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    Traffic stop for phone mount violation ends in big pot bust

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    Carter Pape
    Carter Papehttp://moabtimes.awebstudio.com/author/carter-pape/
    Reporter Carter Pape covers news out of the Grand County Council Chambers, including housing, tourism, crime, and more.
    eric torres mugshot
    Eric Torres

    After an officer with Utah Highway Patrol pulled over a man for having his phone illegally mounted on his windshield, the officer’s questioning eventually led police to search the man and his car, leading them to 61 pounds of marijuana and various other narcotics.

    By Utah state law, non-transparent objects like phones may only be mounted on the highest part of a windshield or the bottom left corner of it. The patrolman said in court documents that the man had two phones mounted at the front of the car, one in in the middle of the windshield and the other legally mounted on the dashboard.

    The patrolman pulled over Eric Torres, 22, on Dec. 12 after driving next to him on Interstate 70, seeing the two mounted phones, and pacing the vehicle traveling 15 mph below the 80-mph speed limit.

    After the patrolman told Torres the reason for the stop, he apologized for the illegally mounted phone and immediately removed it. According to the officer, Torres said that the car was a rental – that of a friend of a friend’s wife – but that he had no idea of her name. He gave to the officer a rental agreement that showed the car due back in California six days later.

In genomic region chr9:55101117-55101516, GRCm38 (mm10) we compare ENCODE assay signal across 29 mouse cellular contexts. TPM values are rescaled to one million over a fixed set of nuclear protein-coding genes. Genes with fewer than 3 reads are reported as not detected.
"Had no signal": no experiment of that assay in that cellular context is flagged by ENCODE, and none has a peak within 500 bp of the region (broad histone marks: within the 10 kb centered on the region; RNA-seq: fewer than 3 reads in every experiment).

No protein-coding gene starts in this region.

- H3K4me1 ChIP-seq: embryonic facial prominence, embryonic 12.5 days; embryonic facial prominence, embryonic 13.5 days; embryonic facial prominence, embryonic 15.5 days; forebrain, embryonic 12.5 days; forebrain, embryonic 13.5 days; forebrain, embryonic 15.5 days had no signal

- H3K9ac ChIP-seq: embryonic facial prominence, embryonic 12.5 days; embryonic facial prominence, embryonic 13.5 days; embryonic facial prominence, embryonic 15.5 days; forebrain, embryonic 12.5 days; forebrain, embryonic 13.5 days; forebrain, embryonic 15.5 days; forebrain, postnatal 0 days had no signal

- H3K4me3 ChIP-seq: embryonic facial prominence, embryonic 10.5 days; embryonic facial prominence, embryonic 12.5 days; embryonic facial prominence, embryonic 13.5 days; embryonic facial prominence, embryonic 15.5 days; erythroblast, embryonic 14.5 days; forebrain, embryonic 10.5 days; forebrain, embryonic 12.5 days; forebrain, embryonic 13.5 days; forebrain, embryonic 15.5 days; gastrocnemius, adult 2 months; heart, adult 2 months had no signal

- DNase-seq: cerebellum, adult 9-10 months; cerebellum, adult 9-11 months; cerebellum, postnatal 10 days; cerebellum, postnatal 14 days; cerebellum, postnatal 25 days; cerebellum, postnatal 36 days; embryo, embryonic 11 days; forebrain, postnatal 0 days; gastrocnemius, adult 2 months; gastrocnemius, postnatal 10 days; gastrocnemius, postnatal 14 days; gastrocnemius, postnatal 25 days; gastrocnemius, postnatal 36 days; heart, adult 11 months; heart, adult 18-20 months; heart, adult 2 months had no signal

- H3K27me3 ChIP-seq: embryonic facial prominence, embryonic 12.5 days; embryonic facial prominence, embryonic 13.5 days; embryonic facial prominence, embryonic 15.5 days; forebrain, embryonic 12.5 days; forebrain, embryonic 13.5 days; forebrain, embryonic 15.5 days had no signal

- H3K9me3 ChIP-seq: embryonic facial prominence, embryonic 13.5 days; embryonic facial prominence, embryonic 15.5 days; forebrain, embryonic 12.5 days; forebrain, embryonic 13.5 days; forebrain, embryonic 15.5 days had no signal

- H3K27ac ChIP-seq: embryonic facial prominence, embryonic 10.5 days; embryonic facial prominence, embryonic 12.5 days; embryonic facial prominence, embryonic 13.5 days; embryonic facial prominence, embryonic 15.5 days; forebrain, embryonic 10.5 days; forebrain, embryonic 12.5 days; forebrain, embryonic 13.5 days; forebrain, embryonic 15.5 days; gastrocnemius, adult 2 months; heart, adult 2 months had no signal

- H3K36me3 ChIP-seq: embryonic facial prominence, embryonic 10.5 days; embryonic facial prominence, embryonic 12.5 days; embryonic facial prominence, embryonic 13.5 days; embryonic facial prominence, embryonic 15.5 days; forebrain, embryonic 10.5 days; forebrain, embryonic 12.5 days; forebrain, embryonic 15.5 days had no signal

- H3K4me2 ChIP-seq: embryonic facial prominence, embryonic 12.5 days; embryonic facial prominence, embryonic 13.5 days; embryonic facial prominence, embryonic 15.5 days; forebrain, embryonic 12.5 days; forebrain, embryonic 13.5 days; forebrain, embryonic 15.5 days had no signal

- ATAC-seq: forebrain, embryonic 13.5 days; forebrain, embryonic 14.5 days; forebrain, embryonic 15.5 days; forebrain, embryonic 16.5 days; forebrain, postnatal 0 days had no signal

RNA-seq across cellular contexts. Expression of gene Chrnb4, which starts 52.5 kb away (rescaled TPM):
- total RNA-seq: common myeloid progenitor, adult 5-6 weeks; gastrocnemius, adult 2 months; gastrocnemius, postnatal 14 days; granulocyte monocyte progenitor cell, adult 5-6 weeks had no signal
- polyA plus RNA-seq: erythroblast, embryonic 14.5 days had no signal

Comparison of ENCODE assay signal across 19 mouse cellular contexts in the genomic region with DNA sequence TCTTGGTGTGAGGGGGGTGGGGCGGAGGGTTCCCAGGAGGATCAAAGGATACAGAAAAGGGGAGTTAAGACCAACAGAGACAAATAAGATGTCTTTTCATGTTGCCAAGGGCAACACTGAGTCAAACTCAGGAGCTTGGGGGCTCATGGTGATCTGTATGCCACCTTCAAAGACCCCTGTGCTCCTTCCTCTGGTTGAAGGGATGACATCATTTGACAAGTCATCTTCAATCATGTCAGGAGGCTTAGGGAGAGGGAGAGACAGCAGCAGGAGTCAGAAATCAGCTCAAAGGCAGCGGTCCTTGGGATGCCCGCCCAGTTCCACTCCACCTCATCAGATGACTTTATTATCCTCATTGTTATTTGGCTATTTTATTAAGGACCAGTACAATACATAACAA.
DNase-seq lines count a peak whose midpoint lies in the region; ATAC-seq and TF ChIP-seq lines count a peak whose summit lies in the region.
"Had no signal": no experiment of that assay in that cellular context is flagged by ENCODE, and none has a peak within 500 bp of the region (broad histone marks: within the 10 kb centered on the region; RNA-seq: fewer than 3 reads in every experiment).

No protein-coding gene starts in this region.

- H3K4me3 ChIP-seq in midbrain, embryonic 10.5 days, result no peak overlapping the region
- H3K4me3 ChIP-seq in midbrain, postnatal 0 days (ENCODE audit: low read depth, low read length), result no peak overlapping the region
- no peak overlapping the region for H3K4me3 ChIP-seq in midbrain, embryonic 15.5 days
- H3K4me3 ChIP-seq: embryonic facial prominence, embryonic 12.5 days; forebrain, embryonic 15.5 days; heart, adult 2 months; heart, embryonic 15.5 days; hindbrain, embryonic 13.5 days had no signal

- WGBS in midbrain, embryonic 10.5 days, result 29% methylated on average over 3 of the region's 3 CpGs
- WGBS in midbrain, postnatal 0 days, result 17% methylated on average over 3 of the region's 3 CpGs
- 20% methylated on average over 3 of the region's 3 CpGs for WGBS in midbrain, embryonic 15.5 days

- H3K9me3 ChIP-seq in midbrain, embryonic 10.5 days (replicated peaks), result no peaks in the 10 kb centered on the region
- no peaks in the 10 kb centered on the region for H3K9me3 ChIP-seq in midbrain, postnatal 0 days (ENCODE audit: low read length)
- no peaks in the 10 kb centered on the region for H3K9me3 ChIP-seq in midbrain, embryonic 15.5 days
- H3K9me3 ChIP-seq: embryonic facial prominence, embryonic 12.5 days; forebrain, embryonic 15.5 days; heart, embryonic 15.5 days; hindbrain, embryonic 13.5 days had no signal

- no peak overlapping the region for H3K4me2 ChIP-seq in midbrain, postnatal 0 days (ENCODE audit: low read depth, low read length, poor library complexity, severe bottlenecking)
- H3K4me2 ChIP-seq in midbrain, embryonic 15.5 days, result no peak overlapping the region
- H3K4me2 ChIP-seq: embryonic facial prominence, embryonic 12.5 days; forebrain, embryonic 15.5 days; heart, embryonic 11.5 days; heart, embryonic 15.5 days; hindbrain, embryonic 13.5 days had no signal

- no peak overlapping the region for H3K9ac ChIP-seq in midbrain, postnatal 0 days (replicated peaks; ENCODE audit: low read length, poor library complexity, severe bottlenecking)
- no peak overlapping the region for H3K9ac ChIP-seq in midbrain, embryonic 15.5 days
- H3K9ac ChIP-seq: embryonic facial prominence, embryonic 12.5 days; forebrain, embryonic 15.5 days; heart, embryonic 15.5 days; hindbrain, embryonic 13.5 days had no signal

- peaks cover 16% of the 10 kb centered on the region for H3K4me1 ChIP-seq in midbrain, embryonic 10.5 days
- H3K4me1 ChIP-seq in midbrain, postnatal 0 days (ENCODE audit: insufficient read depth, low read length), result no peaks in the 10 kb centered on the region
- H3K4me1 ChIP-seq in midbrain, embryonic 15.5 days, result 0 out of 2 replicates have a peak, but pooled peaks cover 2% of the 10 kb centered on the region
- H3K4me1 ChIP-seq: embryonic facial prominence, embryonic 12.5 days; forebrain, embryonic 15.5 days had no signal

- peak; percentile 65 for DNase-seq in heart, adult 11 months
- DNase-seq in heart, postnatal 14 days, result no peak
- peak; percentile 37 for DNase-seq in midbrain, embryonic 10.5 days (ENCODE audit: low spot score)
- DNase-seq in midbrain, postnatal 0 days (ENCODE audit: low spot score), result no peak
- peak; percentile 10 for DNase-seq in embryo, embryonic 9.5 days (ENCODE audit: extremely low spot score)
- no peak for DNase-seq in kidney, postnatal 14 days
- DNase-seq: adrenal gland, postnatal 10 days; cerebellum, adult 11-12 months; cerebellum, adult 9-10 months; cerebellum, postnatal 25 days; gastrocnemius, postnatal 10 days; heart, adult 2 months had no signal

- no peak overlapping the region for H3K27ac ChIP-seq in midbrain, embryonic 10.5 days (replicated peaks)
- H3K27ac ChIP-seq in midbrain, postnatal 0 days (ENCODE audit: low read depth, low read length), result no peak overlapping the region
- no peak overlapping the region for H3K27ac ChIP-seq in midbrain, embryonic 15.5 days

Torres said his license out of California was revoked and provided the officer a U.S. passport, at which point the officer became suspicious and asked the man to come to his patrol vehicle.

    As Torres got out of the car, the officer said he spotted a cut pink straw in the pocket of the driver’s side door. Torres said he did not know what it was and that it came with the rental, according to the officer, who said that he found white residue at the bottom of one end of the straw consistent with narcotic usage.

    Upon interviewing Torres, the officer noted that his story – that he was traveling to Denver, where he would leave the rental, to see his uncle then fly back to California – was inconsistent with the terms of the rental agreement he had provided, which required that he return the car to California.

    The officer also said Torres was “extremely nervous and often struggled to answer my questions in a timely manner.” He eventually arrested him for driving on a suspended license, and a deputy with the Grand County Sheriff’s Office began searching Torres and the car.

    The officers allegedly found on Torres and in his car various narcotics, including less than an ounce of heroin and methamphetamine, a baggie of loose bud marijuana, three cell phones, and in the trunk of the vehicle, five garbage bags of vacuum-sealed containers of marijuana, totaling approximately 61 pounds in weight.

    Torres faces two felony charges of possession of narcotics with intent to distribute, two misdemeanor charges for possession of drug and paraphernalia, one charge for driving on a suspended license, and an infraction for illegally placed material on the windshield.

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